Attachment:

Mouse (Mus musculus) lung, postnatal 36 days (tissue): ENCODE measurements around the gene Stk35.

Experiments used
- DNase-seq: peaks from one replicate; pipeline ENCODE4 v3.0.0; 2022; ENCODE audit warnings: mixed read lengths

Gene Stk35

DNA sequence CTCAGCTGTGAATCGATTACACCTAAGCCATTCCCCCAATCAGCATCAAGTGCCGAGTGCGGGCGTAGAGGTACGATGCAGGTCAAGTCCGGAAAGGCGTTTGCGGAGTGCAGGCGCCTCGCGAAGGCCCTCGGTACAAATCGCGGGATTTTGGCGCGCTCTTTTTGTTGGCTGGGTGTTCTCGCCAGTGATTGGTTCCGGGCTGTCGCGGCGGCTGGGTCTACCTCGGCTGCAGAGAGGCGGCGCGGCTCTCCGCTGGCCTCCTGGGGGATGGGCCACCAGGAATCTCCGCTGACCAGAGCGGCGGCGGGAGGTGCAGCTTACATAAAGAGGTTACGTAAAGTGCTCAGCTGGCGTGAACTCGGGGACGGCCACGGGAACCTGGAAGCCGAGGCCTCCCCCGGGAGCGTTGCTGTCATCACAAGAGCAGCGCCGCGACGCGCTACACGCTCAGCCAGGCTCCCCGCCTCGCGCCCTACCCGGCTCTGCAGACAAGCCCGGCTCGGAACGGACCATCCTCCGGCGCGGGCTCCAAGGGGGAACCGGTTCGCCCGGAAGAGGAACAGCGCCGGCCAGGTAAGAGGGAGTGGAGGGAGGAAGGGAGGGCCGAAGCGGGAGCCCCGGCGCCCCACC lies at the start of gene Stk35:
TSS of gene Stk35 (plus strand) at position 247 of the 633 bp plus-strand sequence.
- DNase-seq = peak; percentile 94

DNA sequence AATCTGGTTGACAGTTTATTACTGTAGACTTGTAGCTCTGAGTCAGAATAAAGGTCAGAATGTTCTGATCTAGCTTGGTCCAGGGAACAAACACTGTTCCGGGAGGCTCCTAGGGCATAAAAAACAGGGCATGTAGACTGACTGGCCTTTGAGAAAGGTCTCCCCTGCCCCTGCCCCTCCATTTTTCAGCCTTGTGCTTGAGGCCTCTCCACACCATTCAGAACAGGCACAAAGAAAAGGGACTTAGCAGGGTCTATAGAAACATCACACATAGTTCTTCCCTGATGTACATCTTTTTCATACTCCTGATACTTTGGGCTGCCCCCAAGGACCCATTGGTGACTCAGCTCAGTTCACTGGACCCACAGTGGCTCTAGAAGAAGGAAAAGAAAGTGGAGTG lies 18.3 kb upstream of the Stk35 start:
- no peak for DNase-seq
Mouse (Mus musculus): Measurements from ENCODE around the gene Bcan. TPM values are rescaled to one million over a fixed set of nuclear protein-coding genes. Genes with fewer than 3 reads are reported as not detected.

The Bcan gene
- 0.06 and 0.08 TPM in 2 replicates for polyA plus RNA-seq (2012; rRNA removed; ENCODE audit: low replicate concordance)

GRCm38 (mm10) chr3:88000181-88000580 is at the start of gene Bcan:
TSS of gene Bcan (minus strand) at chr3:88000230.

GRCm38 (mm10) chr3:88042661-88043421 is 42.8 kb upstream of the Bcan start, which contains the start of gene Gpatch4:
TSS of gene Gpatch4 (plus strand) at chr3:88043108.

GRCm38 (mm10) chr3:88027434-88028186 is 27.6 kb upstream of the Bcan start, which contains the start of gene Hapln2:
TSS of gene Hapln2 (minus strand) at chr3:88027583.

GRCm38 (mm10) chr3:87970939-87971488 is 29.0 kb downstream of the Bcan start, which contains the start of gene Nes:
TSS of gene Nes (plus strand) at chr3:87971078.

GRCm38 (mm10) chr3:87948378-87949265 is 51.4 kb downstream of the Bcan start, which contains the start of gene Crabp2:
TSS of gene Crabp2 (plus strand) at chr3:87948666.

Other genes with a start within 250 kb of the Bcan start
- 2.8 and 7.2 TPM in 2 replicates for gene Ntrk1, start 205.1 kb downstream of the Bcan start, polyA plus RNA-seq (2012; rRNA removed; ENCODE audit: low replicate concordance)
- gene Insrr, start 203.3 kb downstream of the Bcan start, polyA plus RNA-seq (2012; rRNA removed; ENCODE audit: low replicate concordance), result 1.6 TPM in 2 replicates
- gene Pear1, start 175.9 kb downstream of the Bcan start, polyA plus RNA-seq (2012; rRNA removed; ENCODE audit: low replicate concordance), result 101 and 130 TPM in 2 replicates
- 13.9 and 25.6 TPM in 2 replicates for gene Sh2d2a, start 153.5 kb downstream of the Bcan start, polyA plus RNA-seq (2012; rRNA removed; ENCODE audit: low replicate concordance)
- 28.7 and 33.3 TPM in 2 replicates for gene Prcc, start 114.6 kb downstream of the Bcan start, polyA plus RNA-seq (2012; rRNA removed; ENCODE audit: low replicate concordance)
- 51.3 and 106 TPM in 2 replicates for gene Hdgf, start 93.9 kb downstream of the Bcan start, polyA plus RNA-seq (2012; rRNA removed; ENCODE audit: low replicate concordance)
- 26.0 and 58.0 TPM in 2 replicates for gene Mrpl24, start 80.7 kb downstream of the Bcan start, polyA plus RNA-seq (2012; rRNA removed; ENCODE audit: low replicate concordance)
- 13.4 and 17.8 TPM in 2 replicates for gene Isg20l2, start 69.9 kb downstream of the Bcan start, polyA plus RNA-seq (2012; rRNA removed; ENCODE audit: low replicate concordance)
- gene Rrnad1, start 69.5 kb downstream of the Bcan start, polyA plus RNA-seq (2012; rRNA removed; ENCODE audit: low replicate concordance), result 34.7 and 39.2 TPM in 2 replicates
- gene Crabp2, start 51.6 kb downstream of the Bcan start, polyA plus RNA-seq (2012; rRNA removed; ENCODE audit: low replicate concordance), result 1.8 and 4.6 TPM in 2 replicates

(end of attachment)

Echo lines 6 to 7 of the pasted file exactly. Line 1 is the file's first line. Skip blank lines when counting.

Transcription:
TSS of gene Stk35 (plus strand) at position 247 of the 633 bp plus-strand sequence.
- DNase-seq = peak; percentile 94